The rap on research for the arts, museums, and informal sciences
Part of the fun of the Visitor Studies Association conference two weeks ago was getting to bat around provocative ideas with some terrific colleagues. My own lob into the fray was a brief talk asking what we’d gain by seeing museum visits — even to science museums and the like — as aesthetic experiences. Here’s the gist of it.
It helped that one of my fellow panelists, Jennifer Novak-Leonard, had just talked about impact assessment in the performing arts. Everyone knows a symphony or a contemporary dance performance is an aesthetic experience, right? But in the museum world — even in art museum category, I’m afraid — what dominates the conversation about purposes and outcomes is learning. That fits the Enlightenment roots of museums, sure, but based on my experience researching audiences in the cultural sector (from Baroque music to science centers to zoos) it leaves out what matters most.
When we ask visitors why they came to the museum today, the top two responses are usually something about having fun and something about spending time with family or friends (the specifics depend on how we ask the question). Coming in third is learning something new or exploring the museum’s content area (natural history, wildlife biology, art history, whatever).
Whatever else it is, museum-going is a pleasure-seeking activity. Learning can be pleasurable, of course, and it’s a key ingredient in the stew. But it’s not, in itself, what draws people to museums. As the logicians would say, learning is a necessary but not a sufficient condition of a successful museum experience.
Yet what is our entire apparatus of museum evaluation built around? What are the funders paying us to assess? What do we set our exhibit and program outcomes around? Not our visitors’ first two goals, pleasure and social interaction — despite the fact that both of these are getting attention as components of a healthy, sustainable society. We focus almost exclusively on their third priority, learning.
Of course, we acknowledge that museum experiences have to be engaging, stimulating — pleasurable — in order to hold people’s attention long enough for them to learn something. But the hierarchy is clear: pleasure (if it’s present in our conversation at all) is the means to an end: it’s one of many things that can contribute to the desired outcome (learning). What if, for once, we flipped that and saw learning as one thing that can contribute to pleasure? What if pleasure, that basic building block of human and social happiness, were the highest goal?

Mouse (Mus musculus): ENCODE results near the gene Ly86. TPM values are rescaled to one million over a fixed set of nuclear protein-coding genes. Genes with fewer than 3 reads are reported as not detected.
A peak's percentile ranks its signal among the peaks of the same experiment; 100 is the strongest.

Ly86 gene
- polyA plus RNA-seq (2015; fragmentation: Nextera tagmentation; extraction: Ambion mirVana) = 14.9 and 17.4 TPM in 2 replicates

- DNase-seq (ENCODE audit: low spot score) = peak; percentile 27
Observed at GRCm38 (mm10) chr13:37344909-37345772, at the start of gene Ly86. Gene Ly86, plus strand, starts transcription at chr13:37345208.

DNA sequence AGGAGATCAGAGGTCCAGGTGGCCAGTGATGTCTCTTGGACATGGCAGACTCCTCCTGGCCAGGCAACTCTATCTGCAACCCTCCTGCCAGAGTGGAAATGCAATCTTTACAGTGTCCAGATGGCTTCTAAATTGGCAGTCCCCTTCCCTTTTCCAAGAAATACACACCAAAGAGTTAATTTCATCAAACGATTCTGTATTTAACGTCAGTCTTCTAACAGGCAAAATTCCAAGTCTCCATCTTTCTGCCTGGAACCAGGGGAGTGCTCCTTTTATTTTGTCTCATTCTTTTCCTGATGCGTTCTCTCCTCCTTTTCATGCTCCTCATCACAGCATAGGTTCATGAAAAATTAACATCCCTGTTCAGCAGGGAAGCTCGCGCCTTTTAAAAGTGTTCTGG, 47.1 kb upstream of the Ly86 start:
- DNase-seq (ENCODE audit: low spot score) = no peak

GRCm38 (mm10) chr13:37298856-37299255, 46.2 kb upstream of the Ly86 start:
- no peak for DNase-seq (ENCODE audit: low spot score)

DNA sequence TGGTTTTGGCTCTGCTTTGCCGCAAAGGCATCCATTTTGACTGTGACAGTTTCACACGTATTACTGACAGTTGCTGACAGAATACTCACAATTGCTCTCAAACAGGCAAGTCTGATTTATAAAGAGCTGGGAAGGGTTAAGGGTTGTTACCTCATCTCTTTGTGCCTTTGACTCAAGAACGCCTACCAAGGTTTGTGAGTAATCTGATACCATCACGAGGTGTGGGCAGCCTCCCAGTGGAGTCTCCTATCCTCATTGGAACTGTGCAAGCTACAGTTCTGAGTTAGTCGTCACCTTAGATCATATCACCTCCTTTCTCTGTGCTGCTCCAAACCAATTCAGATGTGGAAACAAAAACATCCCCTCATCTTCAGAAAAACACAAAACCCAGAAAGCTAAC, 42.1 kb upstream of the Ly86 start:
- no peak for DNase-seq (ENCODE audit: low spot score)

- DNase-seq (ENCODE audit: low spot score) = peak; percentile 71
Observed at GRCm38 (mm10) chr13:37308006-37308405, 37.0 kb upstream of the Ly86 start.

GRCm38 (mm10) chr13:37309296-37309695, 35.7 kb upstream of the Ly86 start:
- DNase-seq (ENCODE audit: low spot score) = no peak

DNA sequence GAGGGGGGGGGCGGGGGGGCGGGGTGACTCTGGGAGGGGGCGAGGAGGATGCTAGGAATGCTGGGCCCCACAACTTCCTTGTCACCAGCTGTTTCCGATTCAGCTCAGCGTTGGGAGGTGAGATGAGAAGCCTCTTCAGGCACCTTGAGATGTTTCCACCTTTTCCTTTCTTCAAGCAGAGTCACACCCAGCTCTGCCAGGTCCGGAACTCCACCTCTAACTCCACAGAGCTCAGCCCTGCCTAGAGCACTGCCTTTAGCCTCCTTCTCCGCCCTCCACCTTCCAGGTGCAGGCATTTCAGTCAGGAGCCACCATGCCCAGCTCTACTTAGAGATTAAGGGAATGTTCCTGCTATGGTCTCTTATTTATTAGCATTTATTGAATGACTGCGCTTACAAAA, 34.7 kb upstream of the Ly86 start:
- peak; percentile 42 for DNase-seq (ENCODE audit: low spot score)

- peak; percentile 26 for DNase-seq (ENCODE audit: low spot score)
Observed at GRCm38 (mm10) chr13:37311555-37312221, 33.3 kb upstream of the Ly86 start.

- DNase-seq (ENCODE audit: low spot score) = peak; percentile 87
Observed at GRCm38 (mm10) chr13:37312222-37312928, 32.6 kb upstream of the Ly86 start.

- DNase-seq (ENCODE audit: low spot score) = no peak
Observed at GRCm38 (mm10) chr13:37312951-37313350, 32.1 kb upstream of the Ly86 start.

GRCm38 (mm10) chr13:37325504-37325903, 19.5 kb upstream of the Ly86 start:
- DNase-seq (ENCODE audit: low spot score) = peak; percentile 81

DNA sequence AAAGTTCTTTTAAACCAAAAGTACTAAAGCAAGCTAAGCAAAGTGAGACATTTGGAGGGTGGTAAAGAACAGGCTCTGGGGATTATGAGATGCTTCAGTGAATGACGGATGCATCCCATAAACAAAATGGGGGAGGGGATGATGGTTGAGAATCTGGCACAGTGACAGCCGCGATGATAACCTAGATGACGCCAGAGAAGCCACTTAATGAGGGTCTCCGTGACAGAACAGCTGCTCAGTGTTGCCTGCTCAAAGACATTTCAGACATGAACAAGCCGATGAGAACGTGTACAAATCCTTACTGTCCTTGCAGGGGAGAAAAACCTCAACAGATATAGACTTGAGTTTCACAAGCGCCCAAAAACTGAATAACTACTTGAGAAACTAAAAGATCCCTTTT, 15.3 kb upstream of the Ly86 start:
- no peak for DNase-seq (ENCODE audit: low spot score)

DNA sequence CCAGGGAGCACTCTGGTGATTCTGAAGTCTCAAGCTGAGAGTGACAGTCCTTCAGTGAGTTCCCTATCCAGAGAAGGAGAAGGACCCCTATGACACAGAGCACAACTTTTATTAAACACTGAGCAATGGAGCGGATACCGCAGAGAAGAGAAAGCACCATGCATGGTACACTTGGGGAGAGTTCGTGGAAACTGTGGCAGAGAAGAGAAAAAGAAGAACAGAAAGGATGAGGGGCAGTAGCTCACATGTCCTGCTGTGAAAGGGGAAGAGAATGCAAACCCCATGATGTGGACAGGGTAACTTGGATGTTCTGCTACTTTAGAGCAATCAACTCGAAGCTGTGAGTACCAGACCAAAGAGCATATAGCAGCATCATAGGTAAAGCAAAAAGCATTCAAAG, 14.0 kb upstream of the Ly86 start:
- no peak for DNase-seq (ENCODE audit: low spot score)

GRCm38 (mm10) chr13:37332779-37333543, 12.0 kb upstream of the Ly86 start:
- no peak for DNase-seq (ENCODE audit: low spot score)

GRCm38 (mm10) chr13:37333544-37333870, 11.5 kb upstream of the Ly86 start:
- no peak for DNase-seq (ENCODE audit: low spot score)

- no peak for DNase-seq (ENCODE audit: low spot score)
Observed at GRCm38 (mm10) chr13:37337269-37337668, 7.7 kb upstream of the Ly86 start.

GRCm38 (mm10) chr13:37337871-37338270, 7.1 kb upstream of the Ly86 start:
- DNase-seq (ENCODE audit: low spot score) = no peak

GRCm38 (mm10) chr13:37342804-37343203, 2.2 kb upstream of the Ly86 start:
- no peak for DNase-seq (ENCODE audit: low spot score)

In other words, what if museums took a page from the performing arts and thought of exhibits and programs as aesthetic experiences? By “aesthetic” I don’t mean “beautiful” or even visually striking. I’m using the word in a broad sense based on a tradition that runs from Aristotle to Kant and Schiller and right up through 20th century formalism. An aesthetic experience is one that’s intrinsically, not instrumentally important. It feels purposeful but doesn’t serve any purpose external to itself — except pleasure. It’s a sensory experience but somehow weaves sensation and rational understanding into a whole that transcends both parts, with results that are emotional. It’s a species of play. ...
Theater directors and songwriters and choreographers get this (the good ones, anyway). But museum curators and exhibit designers don’t seem to. Think of the kinds of aesthetic pleasure that museums don’t typically offer, but could:
The pleasure of laughing, which I very rarely see in museums. The rest of our culture is fueled in part by irony other forms of humor. And the social sciences have shown how crucial humor is to human social relationships. So why are museums almost never funny? I know, science museums try to make jokes in order to be more relevant to kids, but the results are usually pretty lame. And don’t get me started on exhibitions about humor...
The pleasure of story, which exhibits people talk about but haven’t yet become good at. When’s the last time you were in suspense about how an exhibit would end? Or felt the pleasure of connecting to the mind of the storyteller through her words, voice, tone, sensibility?
The pleasure of mystery, of grappling with the unexplained or the ineffable. As Julian Spalding put it in a terrific book a few years back, ‘Where is the museum about what we don’t yet know?’ Artists often harness the power of the mysterious. But in most museums every choice needs to be defended rationally. Where’s the line between explaining something and explaining it away?
The pleasure of feeling sad, even crying. If you’re not sure that’s a pleasure, ask any novelist. There’s plenty of talk these days in the museum field about the “affective” component of learning. But isn’t that our rationalizing impulse right there? Jim Elkins’s lovely book Pictures and Tears is more about artworks than art museums.
When we start to think about the human experiences we don’t have at museums, we can see how limited the ambitions of most museums really are — how they’ve shackled themselves by insisting on the subordination of pleasure to learning. We could picture success differently: in terms of how effectively we use objects, environments, language, social dynamics, etc. to give people pleasure. What would museums look like — what could they accomplish — if some of the energy and creativity that’s currently going into “learning outcomes” were applied to “happiness outcomes”?
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